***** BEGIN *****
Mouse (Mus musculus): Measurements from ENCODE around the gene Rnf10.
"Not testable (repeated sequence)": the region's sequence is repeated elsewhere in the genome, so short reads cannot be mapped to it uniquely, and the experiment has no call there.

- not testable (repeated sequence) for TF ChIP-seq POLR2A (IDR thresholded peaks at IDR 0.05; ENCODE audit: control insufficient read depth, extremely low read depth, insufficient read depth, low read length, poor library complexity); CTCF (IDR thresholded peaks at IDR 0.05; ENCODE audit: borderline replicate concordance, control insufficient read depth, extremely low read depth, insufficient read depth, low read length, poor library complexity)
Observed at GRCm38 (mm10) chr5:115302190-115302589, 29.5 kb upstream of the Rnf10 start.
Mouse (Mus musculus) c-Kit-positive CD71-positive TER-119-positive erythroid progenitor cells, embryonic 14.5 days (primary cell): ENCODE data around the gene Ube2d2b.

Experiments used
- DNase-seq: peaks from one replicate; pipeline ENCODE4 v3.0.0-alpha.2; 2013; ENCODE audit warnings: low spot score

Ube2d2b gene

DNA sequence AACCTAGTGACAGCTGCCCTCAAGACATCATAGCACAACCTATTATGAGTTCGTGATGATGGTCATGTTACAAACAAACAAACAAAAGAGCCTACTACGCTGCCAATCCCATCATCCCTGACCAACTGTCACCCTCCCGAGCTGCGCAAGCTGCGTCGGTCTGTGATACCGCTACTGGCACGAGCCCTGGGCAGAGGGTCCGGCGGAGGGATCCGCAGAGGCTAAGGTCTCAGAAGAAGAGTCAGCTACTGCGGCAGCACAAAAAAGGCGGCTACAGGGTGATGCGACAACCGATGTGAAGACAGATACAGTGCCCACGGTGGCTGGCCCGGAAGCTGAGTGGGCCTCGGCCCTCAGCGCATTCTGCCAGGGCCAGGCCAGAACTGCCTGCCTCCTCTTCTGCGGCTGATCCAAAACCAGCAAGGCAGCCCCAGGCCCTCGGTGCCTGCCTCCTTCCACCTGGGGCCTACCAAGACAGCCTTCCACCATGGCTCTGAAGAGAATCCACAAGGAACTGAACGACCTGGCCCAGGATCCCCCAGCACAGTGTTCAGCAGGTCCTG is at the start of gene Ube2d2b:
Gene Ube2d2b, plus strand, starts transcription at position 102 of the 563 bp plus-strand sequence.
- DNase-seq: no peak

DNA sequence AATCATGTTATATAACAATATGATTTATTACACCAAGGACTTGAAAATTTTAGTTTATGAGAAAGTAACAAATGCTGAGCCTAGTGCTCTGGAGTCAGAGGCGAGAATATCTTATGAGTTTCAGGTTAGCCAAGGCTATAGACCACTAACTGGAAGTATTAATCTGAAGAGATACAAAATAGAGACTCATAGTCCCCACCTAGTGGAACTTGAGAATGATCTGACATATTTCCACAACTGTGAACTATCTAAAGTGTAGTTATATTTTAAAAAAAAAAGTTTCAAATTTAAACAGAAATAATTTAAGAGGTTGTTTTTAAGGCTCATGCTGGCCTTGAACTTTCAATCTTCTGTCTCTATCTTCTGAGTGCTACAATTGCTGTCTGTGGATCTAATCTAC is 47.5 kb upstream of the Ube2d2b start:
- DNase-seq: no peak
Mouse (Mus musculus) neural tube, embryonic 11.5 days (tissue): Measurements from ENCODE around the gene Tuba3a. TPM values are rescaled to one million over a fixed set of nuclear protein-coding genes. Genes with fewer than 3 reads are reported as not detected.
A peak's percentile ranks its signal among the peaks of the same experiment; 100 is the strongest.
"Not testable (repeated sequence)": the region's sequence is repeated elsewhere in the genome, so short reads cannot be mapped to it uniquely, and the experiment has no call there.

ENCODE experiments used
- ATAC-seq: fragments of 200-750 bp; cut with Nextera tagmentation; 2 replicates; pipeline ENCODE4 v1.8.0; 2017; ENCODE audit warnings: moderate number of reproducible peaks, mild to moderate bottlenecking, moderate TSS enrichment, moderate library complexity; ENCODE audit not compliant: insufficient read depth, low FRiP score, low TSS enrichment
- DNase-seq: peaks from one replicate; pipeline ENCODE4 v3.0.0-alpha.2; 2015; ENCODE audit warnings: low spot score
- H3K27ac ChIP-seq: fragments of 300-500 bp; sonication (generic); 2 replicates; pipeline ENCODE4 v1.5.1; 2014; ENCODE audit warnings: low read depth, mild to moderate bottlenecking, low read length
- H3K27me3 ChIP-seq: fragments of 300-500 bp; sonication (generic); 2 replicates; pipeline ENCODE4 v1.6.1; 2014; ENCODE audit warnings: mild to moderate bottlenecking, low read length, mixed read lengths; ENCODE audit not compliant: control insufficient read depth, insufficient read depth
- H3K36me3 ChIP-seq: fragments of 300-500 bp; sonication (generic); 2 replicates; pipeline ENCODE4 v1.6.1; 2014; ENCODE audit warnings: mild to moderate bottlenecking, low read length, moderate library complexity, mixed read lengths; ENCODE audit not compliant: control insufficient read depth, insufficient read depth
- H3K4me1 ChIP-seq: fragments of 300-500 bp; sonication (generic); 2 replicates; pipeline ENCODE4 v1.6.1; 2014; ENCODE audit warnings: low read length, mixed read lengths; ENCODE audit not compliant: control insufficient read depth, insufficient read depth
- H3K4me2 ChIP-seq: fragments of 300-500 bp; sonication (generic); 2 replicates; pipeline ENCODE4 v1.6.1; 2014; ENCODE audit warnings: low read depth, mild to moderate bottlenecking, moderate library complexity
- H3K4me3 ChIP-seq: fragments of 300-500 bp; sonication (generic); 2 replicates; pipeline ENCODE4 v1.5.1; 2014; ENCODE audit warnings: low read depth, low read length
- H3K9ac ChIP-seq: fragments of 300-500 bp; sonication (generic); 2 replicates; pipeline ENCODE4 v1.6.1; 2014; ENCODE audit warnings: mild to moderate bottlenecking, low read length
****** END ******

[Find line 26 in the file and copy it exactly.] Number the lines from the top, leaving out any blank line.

- H3K9ac ChIP-seq: fragments of 300-500 bp; sonication (generic); 2 replicates; pipeline ENCODE4 v1.6.1; 2014; ENCODE audit warnings: mild to moderate bottlenecking, low read length